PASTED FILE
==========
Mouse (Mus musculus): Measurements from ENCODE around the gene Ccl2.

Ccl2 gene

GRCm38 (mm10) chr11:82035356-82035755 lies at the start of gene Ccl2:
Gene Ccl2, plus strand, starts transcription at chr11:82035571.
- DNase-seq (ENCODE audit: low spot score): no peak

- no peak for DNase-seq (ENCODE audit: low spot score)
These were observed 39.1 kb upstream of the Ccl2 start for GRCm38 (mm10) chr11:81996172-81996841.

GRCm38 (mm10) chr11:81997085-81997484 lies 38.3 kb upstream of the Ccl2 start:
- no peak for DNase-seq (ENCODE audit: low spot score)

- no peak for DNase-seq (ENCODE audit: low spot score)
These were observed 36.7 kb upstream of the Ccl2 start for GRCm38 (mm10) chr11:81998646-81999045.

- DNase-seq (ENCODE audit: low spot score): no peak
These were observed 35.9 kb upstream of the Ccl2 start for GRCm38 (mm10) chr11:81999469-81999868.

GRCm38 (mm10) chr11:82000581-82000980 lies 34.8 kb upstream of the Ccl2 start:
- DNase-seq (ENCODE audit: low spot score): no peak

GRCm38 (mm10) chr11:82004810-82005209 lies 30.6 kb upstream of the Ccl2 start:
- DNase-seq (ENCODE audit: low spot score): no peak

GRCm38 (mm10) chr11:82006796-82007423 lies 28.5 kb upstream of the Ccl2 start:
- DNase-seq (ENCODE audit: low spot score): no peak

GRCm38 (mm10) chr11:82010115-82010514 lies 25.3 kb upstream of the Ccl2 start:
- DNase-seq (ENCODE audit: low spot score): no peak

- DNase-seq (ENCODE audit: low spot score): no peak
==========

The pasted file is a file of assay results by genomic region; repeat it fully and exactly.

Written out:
Mouse (Mus musculus): Measurements from ENCODE around the gene Ccl2.

Ccl2 gene

GRCm38 (mm10) chr11:82035356-82035755 lies at the start of gene Ccl2:
Gene Ccl2, plus strand, starts transcription at chr11:82035571.
- DNase-seq (ENCODE audit: low spot score): no peak

- no peak for DNase-seq (ENCODE audit: low spot score)
These were observed 39.1 kb upstream of the Ccl2 start for GRCm38 (mm10) chr11:81996172-81996841.

GRCm38 (mm10) chr11:81997085-81997484 lies 38.3 kb upstream of the Ccl2 start:
- no peak for DNase-seq (ENCODE audit: low spot score)

- no peak for DNase-seq (ENCODE audit: low spot score)
These were observed 36.7 kb upstream of the Ccl2 start for GRCm38 (mm10) chr11:81998646-81999045.

- DNase-seq (ENCODE audit: low spot score): no peak
These were observed 35.9 kb upstream of the Ccl2 start for GRCm38 (mm10) chr11:81999469-81999868.

GRCm38 (mm10) chr11:82000581-82000980 lies 34.8 kb upstream of the Ccl2 start:
- DNase-seq (ENCODE audit: low spot score): no peak

GRCm38 (mm10) chr11:82004810-82005209 lies 30.6 kb upstream of the Ccl2 start:
- DNase-seq (ENCODE audit: low spot score): no peak

GRCm38 (mm10) chr11:82006796-82007423 lies 28.5 kb upstream of the Ccl2 start:
- DNase-seq (ENCODE audit: low spot score): no peak

GRCm38 (mm10) chr11:82010115-82010514 lies 25.3 kb upstream of the Ccl2 start:
- DNase-seq (ENCODE audit: low spot score): no peak

- DNase-seq (ENCODE audit: low spot score): no peak